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Glenkeel Top Hill Barr an Ghleanna Chaoil A name in Irish
Cork County in Munster Province, in Carn List, Green-grey sandstone & purple siltstone Bedrock

Height: 417m OS 1:50k Mapsheet: 85 Grid Reference: V83982 54152
Place visited by 9 members. Recently by: chalky, PeakPaul, shaunkelly, simoburn, jcincork, David-Guenot, Moek, Conor74, ahendroff
I have visited this place: NO (You need to be a logged-in member to change this.)

Longitude: -9.679869, Latitude: 51.7283 , Easting: 83982, Northing: 54152 Prominence: 85m,  Isolation: 1.4km
ITM: 483957 554218,   GPS IDs, 6 char: GlnkTp, 10 char: GlnklTop
Bedrock type: Green-grey sandstone & purple siltstone, (Gun Point Formation)

Glenkeel Top is the 855th highest place in Ireland.

COMMENTS for Glenkeel Top 1 of 1  
Follow this place's comments Picture about mountain Glenkeel Top in area Caha Mountains, Ireland
Picture: Glenkeel Lough and Glenkeel Top in the sunshine, from the steep SE slopes of Canshanavoe
Wild and remote-Part One
by David-Guenot  15 Apr 2014
As I was preparing my trip to Béara in March 2014, I noticed there was no comment for Glenkeel Top on MV, and only 3 members had climbed it. Its modest height, the fact that it remains unmarked and on the edge on two OS maps, and most of all its relative isolation from other MV summits are the main reasons. Intrigued, I decided to include it in a circular walk, starting from the Healy Pass, taking in Knockowen, Cushnaficulla, Knockeirky, Glenkeel Top, then back to Knockowen via Knockeirky's S ridge (Canshanavoe), down to Stookeennalackareha and up the road back to the Pass.
From Knockeirky, I descended SSE, on rocky, then soft, boggy ground, facing Glenkeel Top in the distance, until I reached the end of a small finger-shaped lough at V836551 A. I then followed the cliffs' edge to the E, enjoying the beautiful scenery over Glenkeel Lough until I found a convenient route to go down, avoiding the cliffs. Reached a low point crossing a stream beneath a small waterfall at approx. V837546 B and started ascending on boggy, slippery ground. I soon reached a shoulder which led me underneath the rocky summit ridge (see pic in Part Two). A short pull-up took me to the top. The summit area consists in a large, flat slab of red rock. The higher point lies on the southern end of this slab. There is also a minor top to the S, which I first thought was higher. The views from the top are really enjoyable, even though higher mountains bar the horizon. Loughs, cliffs, and a beautiful view towards Bantry Bay (best seen from the minor top). But most striking is the wilderness and remoteness of the whole area, particularly to the N of the summit. Not a single trace of human activity, no road, building or poles, no path, fence or posts, it was just me, rocks, bogs and water !! Only from the minor top were a few houses down in Adrigole merely visible. And then there was this small "dam" made of concrete blocks to the S end of Glenkeel Lough. I reached this point after a few minutes' descent, and was helpfully guided by a few sheep who escaped from me upon this line of blocks to the other side of the lough. From there I ascended "Canshanavoe", taking time to look back at the beautiful scenery over Glenkeel Lough and Top, with Glenlough Mountain in the background. I veered slightly SW and after a 30 minutes' climb, reached a flat area of long, flat slabs of rock and got stunned by the spectacular views: to the SE, the impressive SW cliffs of Glenlough Mountain; to the S, Bantry Bay and Adrigole Harbour; and to the SW, the massive, cloud-covered outline of Hungry Hill, which amazingly looked like an erupting volcano !! Another 10-15 minutes climb to the N then led me to pt. 523m, where I stopped for a snack, enjoying the beautiful scenery to the NE. Large patches of sunshine were peering through heavy clouds, enhancing the colours of the moor, before the clouds finally won the race and it started snowing. Linkback:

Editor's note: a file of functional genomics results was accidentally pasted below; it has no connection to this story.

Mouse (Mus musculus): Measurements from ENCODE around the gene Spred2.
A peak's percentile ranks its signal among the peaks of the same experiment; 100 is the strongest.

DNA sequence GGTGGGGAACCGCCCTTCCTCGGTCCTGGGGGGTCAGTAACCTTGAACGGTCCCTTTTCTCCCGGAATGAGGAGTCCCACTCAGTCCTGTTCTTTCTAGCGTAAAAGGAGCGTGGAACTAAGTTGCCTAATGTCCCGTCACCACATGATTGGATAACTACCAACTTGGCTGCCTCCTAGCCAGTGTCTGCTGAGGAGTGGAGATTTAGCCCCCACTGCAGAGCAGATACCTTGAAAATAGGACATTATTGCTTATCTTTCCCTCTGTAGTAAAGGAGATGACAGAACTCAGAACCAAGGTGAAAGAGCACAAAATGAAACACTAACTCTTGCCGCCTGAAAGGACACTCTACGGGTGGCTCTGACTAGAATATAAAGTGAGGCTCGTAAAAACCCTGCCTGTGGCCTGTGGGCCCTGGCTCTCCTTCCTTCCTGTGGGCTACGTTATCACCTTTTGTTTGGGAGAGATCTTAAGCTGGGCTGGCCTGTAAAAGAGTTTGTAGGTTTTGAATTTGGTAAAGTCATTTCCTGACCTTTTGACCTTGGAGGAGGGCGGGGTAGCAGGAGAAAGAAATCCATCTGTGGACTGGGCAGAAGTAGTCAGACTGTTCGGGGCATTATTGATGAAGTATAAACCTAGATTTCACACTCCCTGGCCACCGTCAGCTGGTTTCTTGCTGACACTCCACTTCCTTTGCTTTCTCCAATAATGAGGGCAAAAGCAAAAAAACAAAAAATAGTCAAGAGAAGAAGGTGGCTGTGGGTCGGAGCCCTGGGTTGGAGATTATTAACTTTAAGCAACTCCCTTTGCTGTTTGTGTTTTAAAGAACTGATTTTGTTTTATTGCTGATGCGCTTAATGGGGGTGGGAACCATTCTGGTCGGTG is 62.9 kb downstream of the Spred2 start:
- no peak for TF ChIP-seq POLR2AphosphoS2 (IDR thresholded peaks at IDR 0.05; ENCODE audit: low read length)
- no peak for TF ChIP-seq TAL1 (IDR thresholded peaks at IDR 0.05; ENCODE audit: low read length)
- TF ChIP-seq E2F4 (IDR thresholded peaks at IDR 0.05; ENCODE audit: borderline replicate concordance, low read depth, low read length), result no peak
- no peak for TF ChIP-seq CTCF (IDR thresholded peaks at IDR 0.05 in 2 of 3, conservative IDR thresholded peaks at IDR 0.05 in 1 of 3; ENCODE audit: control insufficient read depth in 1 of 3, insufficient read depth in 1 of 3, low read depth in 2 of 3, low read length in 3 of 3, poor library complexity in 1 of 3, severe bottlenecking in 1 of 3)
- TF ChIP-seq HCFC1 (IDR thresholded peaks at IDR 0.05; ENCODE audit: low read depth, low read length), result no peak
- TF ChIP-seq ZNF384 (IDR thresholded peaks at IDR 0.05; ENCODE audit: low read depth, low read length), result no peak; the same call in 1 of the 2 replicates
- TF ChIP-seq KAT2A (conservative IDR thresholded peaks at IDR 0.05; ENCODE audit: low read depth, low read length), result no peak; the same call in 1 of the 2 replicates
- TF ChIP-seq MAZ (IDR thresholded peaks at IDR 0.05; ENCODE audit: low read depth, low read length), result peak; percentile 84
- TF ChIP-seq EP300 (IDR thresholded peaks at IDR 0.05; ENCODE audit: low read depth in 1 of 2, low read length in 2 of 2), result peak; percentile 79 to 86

Your Score: Very useful <<  >>Average Picture about mountain Glenkeel Top in area Caha Mountains, Ireland
Picture: Approaching the red rocky summit (left), minor top to the right
Wild and remote - Part Two
by David-Guenot  15 Apr 2014
Then started the long slog back to Knockowen along the Canshanavoe ridge. The snow soon stopped and melt immediately, and despite a few detours to avoid some peat hags, ponds and the usual boggy patches, the going was relatively easy until I reached the SW slopes of Knockeirky. It was now a matter of finding my way across long slabs of rocks, separated by narrow but soggy lines of grassy ground. Crossed a stream S of Cushnaficulla and began my second ascent of the day of Knockowen, on boggy, slippery ground first, then again across large bands of rock. Reached the top of the "Spine" about 1h15 after I had left pt. 523m on Canshanavoe. Next (and last) target of the day: Stookeennalackareha (see comment on this summit for end of the walk).
As a conclusion on Glenkeel Top: definitely to be taken as part of a longer route, and worth the detour, as the surroundings are beautiful and remote. Linkback:
Your Score: Very useful <<  >>Average
(End of comment section for Glenkeel Top.)

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British summit data courtesy:
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